Stüve O, Wang J, Chan A, Hemmer B, Cepok S, Nessler S, Zipp F, Goldman MD, Meuth SG, Korth C, Lambracht-Washington D. No Association Between Genetic Polymorphism at Codon 129 of the Prion Protein Gene and Primary Progressive Multiple Sclerosis. Arch Neurol. 2011;68(2):264-271. doi:10.1001/archneurol.2010.354
Multiple sclerosis (MS) is an inflammatory demyelinating disorder of the central nervous system. Approximately 10% to 20% of patients with MS are diagnosed with primary progressive MS (PPMS), defined as a disease course with gradual accumulation of disability without any clinical attacks or remission from onset.1 Primary progressive MS is considered by many to have more neurodegenerative characteristics than other MS phenotypes. In addition, and perhaps supportive of the notion that PPMS has a degenerative rather than an inflammatory pathogenesis, are that (1) immune therapies are ineffective, (2) the age at onset is typically around 40 years and thus significantly later than that of relapsing-remitting MS,2- 5 and (3) that there appears to be no sex predilection.3
The endogenous cellular prion protein (PrPc) is an α-helical glycophosphatidylinositol-anchored sialoglycoprotein. The PrPc protein is highly expressed in neurons, lymphoid cells, and myeloid cells. A single-nucleotide polymorphism (SNP) at codon 129 of the PrP gene (Prnp), which is located on chromosome 20p12, has been shown to have a significant effect on the clinical course of numerous nonprion neurodegenerative disorders of the central nervous system including Alzheimer disease, Down syndrome, and Wilson disease.6- 10 In all of these disorders, methionine/valine heterozygosity is associated with less severe clinical disease. Finally, the Prnp 129 SNP also appears to have a negative effect on long-term memory in adult and senescent healthy individuals.11- 13 The mechanisms by which the Prnp SNP 129 alters central nervous system function remain to be elucidated.
Given that PPMS is considered a neurodegenerative disorder, we hypothesized in this study that Prnp SNP 129 has an effect on susceptibility to this distinct MS phenotype.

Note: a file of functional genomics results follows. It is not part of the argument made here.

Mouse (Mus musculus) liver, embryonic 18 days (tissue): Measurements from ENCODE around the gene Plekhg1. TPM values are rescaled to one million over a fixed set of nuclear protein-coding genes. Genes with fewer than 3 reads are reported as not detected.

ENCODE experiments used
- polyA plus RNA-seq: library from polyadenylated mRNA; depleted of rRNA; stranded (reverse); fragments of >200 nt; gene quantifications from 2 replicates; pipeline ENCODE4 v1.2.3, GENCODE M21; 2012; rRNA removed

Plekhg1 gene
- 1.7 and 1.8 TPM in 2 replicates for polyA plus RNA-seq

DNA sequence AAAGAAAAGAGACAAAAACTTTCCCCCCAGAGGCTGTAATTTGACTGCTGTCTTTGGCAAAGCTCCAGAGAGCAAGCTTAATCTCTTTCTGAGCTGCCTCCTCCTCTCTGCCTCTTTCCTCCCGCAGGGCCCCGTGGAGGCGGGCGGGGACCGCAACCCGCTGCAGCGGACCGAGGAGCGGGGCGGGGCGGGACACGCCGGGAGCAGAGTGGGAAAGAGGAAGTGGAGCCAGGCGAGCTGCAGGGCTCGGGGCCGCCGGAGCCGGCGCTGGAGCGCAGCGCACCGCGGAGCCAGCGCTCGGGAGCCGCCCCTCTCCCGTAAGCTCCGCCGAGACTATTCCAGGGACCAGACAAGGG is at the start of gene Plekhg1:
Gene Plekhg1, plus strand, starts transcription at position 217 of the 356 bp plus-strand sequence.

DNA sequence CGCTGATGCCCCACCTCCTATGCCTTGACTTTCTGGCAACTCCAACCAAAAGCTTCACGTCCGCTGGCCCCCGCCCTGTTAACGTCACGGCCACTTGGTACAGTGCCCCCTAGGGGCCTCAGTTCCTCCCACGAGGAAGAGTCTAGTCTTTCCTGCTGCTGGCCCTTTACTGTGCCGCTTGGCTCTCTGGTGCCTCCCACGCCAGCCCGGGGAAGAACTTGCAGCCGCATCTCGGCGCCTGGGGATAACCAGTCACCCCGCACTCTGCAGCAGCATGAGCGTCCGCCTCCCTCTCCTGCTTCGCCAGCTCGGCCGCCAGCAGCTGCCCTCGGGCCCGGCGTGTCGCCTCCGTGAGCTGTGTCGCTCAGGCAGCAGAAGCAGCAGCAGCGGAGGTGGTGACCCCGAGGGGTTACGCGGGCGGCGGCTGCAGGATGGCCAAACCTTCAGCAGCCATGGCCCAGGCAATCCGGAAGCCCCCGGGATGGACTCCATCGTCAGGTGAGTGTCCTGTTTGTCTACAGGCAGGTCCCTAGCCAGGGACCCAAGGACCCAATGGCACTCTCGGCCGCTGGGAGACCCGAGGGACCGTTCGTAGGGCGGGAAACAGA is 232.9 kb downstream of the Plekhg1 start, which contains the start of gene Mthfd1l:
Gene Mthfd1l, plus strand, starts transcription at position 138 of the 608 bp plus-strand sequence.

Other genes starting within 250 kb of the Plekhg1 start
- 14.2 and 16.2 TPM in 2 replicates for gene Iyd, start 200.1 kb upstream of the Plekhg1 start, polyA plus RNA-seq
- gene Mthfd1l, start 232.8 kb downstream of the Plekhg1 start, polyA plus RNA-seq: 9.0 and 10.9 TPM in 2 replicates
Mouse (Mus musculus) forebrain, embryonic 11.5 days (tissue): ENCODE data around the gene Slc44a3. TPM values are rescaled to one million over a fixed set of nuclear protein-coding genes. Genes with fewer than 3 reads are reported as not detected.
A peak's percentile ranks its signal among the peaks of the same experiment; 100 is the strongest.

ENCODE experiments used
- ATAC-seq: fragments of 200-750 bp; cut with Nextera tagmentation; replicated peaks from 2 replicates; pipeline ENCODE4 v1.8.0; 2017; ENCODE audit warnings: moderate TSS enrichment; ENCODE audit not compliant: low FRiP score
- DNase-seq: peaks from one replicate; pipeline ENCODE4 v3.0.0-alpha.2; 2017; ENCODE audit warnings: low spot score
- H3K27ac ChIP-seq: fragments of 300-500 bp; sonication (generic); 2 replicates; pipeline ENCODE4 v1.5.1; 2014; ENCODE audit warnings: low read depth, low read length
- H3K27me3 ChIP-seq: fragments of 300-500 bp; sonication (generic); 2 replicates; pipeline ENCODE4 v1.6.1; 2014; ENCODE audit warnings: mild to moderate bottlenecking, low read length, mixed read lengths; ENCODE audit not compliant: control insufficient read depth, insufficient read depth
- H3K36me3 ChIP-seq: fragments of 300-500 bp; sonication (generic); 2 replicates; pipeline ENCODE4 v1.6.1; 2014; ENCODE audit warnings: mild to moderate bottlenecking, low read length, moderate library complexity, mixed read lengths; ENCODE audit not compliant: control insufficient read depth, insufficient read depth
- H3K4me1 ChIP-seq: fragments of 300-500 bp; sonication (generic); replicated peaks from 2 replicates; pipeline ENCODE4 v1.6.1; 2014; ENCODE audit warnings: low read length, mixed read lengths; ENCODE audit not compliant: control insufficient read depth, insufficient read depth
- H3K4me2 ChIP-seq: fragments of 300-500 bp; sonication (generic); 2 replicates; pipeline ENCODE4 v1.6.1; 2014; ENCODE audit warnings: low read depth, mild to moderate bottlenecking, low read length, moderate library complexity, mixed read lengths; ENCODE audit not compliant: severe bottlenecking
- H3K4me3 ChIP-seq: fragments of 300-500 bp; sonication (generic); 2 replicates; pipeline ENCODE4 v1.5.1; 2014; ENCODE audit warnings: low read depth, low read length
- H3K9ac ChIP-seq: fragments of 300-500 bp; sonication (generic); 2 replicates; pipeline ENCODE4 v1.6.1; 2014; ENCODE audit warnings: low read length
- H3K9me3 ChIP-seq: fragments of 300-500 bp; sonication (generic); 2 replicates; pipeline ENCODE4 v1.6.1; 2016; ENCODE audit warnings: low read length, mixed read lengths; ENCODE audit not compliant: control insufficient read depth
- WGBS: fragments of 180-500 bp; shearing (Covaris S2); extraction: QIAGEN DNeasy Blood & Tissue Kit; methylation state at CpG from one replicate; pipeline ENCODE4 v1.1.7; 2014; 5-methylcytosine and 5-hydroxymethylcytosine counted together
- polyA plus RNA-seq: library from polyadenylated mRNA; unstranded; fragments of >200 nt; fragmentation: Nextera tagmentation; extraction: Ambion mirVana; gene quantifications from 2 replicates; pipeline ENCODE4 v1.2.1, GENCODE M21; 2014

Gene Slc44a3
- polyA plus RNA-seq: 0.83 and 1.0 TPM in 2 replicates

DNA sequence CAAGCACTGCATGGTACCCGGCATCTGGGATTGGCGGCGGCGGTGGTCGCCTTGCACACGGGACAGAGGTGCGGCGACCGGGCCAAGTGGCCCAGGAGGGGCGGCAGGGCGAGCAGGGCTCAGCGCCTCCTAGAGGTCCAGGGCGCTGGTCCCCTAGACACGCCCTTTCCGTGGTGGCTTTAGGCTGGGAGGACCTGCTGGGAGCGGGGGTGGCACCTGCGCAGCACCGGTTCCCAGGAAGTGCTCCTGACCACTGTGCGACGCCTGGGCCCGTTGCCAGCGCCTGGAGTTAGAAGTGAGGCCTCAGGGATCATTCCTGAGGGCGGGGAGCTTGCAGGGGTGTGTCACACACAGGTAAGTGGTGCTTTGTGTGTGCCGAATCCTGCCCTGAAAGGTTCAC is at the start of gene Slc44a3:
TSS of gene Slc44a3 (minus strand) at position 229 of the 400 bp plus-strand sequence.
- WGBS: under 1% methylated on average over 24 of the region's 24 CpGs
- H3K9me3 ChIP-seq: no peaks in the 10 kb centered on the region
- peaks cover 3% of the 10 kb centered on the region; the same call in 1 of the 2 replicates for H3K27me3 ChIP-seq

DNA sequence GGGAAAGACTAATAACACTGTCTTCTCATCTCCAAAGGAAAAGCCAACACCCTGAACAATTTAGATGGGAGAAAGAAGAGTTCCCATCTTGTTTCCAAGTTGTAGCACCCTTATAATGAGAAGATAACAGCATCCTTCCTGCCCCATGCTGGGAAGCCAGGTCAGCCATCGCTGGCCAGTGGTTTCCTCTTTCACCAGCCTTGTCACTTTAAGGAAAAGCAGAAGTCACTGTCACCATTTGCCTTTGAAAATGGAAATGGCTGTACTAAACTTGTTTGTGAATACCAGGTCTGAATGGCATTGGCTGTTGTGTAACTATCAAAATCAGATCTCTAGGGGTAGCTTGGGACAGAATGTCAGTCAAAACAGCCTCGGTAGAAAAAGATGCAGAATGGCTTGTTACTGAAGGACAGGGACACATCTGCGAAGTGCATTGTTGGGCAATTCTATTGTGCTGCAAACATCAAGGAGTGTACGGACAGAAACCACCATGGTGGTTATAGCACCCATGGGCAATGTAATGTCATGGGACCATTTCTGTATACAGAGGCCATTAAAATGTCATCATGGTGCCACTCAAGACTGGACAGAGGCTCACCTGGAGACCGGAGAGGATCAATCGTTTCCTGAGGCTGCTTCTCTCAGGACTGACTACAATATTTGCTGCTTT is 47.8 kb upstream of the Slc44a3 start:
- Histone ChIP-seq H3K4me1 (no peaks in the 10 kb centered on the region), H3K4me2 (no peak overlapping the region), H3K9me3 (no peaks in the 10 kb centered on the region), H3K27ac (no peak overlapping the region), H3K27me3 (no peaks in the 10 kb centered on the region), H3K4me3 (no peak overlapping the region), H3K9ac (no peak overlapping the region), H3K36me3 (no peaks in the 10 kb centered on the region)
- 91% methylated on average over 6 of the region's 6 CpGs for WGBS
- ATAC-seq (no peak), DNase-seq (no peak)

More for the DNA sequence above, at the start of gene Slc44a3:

To determine whether the Prnp 129 M/V SNP plays a role in PPMS susceptibility, we assessed the genotypes of 498 patients with PPMS and 600 healthy controls. Appropriate institutional review boards had approved all studies, and informed consent was obtained from all participants. Genotypes were generated by a TaqMan allelic discrimination assay on an ABI7900HT genotyping platform, using the Assay-by-Design service from Applied Biosystems (Foster City, California).
The female to male ratio among patients with PPMS was 1:1. No deviations from Hardy-Weinberg equilibrium were observed for genotypes in the patients (Table). There was no statistically significant difference in frequency of Prnp 129 genotypes between patients with PPMS and controls (P = .14) (Table). There was also no difference in allelic frequency distributions between the 498 patients with PPMS and 979 patients with relapsing-remitting MS (P = .23) (Table). No difference in allelic transmission was observed in either subgroup.
While the results of this association analysis do not suggest the role of an SNP in Prnp 129 in PPMS susceptibility, our study was almost certainly underpowered to conclusively eliminate this mutation as a susceptibility factor. Our negative results may also be consistent with recent pathological studies that suggested a strong association between inflammation and neurodegeneration in progressive MS.14 Therefore, in contrast to other typical neurodegenerative disorders, the pathology of progressive MS may be consistent with that of an inflammatory disease rather than degenerative disease in some patients.
We were unable to study the role of Prnp 129 on the disease course of PPMS, as clinical and neuroimaging information was only available on a very small subset of patients. As larger patient databases are being developed, we will be able to study the effect of this SNP on clinical and paraclinical in patients with this disorder.
Correspondence: Dr Stüve, Neurology Section, Veterans Affairs North Texas Health Care System, Medical Service, 4500 S Lancaster Rd, Dallas, TX 75216 (firstname.lastname@example.org).
Financial Disclosure: None reported.
Funding/Support: This study was supported by a Merit Review, Department of Veterans Affairs (Dr Stüve).
Additional Contributions: The authors wish to thank the individuals who participated in this study. In addition, the authors would like to thank Holly Smith for her support, and Jorge Oksenberg, PhD, from the University of California, San Francisco, for his tremendous assistance in designing the study, helping with all technical aspects of the study, and preparing the manuscript. The authors would also like to thank the Accelerated Cure Project for Multiple Sclerosis for making available samples for the project.
This article was corrected on February 14, 2011.